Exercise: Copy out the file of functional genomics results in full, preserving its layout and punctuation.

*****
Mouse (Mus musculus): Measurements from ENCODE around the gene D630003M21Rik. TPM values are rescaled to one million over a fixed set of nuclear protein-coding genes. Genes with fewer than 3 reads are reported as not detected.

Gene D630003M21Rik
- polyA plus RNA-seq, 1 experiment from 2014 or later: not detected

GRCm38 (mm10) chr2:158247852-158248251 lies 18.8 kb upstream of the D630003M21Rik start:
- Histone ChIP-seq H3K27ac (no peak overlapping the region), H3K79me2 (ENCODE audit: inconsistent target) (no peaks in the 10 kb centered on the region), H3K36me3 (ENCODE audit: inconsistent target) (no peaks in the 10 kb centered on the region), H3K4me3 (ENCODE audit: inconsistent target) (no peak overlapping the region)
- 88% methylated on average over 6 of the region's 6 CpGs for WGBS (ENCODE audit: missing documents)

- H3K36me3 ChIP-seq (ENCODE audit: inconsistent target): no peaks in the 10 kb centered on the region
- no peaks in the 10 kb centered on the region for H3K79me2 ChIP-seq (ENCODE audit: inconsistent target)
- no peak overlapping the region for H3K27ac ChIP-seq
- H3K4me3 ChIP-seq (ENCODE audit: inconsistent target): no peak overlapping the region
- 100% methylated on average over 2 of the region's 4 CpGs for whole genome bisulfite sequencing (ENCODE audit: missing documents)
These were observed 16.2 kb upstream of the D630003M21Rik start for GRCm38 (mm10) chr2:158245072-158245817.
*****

Mouse (Mus musculus): Measurements from ENCODE around the gene D630003M21Rik. TPM values are rescaled to one million over a fixed set of nuclear protein-coding genes. Genes with fewer than 3 reads are reported as not detected.

Gene D630003M21Rik
- polyA plus RNA-seq, 1 experiment from 2014 or later: not detected

GRCm38 (mm10) chr2:158247852-158248251 lies 18.8 kb upstream of the D630003M21Rik start:
- Histone ChIP-seq H3K27ac (no peak overlapping the region), H3K79me2 (ENCODE audit: inconsistent target) (no peaks in the 10 kb centered on the region), H3K36me3 (ENCODE audit: inconsistent target) (no peaks in the 10 kb centered on the region), H3K4me3 (ENCODE audit: inconsistent target) (no peak overlapping the region)
- 88% methylated on average over 6 of the region's 6 CpGs for WGBS (ENCODE audit: missing documents)

- H3K36me3 ChIP-seq (ENCODE audit: inconsistent target): no peaks in the 10 kb centered on the region
- no peaks in the 10 kb centered on the region for H3K79me2 ChIP-seq (ENCODE audit: inconsistent target)
- no peak overlapping the region for H3K27ac ChIP-seq
- H3K4me3 ChIP-seq (ENCODE audit: inconsistent target): no peak overlapping the region
- 100% methylated on average over 2 of the region's 4 CpGs for whole genome bisulfite sequencing (ENCODE audit: missing documents)
These were observed 16.2 kb upstream of the D630003M21Rik start for GRCm38 (mm10) chr2:158245072-158245817.